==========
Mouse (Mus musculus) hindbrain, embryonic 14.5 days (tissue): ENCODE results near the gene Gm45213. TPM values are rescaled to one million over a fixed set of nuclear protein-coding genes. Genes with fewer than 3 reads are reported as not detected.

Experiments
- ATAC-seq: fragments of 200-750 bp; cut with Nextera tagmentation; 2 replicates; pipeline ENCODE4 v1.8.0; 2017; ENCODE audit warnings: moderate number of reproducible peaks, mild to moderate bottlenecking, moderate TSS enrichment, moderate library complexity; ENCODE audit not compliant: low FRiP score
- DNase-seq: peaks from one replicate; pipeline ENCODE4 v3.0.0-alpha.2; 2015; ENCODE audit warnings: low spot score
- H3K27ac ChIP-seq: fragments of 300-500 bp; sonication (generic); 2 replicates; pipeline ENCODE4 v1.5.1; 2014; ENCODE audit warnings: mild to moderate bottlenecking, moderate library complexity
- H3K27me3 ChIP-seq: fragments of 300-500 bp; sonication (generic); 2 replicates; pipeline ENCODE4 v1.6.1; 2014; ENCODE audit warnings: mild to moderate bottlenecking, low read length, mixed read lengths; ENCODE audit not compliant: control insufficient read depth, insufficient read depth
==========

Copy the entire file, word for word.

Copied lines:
Mouse (Mus musculus) hindbrain, embryonic 14.5 days (tissue): ENCODE results near the gene Gm45213. TPM values are rescaled to one million over a fixed set of nuclear protein-coding genes. Genes with fewer than 3 reads are reported as not detected.

Experiments
- ATAC-seq: fragments of 200-750 bp; cut with Nextera tagmentation; 2 replicates; pipeline ENCODE4 v1.8.0; 2017; ENCODE audit warnings: moderate number of reproducible peaks, mild to moderate bottlenecking, moderate TSS enrichment, moderate library complexity; ENCODE audit not compliant: low FRiP score
- DNase-seq: peaks from one replicate; pipeline ENCODE4 v3.0.0-alpha.2; 2015; ENCODE audit warnings: low spot score
- H3K27ac ChIP-seq: fragments of 300-500 bp; sonication (generic); 2 replicates; pipeline ENCODE4 v1.5.1; 2014; ENCODE audit warnings: mild to moderate bottlenecking, moderate library complexity
- H3K27me3 ChIP-seq: fragments of 300-500 bp; sonication (generic); 2 replicates; pipeline ENCODE4 v1.6.1; 2014; ENCODE audit warnings: mild to moderate bottlenecking, low read length, mixed read lengths; ENCODE audit not compliant: control insufficient read depth, insufficient read depth